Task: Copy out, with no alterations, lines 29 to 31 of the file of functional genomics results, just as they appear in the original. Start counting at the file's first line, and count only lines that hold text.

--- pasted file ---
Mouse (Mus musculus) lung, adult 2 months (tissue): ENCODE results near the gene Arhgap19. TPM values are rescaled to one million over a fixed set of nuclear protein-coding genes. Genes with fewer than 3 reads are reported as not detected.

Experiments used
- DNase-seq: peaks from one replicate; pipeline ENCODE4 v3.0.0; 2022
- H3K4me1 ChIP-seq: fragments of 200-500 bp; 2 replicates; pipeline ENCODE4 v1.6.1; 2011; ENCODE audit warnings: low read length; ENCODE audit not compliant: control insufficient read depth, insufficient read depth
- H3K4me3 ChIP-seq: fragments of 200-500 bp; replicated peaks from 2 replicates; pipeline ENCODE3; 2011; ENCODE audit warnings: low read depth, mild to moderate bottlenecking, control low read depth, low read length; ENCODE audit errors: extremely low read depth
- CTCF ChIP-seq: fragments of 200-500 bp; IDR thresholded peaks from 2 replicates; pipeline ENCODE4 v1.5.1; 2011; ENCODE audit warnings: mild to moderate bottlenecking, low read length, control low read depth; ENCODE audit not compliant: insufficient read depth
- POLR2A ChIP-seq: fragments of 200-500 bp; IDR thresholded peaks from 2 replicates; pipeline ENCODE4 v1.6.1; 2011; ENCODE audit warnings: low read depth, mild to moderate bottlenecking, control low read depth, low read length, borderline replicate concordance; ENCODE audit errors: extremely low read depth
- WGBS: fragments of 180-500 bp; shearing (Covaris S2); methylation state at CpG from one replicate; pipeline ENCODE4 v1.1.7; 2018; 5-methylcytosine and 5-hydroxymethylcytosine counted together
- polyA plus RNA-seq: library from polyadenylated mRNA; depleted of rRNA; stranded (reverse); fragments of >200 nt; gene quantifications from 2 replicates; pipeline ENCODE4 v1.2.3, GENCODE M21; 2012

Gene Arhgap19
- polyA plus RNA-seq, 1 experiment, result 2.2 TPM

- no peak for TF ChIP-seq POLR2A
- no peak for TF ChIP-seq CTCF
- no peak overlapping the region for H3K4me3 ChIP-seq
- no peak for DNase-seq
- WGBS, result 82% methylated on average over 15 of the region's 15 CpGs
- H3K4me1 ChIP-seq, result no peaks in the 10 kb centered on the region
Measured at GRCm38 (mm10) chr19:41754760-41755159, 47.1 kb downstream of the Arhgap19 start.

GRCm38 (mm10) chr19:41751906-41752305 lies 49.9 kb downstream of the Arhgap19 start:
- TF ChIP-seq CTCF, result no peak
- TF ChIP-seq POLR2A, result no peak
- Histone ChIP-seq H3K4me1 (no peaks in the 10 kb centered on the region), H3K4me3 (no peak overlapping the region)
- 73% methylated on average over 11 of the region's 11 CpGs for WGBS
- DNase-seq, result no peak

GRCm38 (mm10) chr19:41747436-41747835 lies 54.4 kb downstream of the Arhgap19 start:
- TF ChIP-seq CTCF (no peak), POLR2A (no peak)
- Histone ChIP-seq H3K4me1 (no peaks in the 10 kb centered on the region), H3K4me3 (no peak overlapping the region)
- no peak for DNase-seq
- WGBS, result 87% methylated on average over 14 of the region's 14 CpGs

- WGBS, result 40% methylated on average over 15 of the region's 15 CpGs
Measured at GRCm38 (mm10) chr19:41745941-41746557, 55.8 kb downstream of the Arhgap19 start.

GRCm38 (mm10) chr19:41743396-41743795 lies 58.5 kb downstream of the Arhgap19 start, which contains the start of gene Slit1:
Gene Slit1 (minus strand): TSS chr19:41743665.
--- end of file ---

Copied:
- WGBS, result 87% methylated on average over 14 of the region's 14 CpGs

- WGBS, result 40% methylated on average over 15 of the region's 15 CpGs
Measured at GRCm38 (mm10) chr19:41745941-41746557, 55.8 kb downstream of the Arhgap19 start.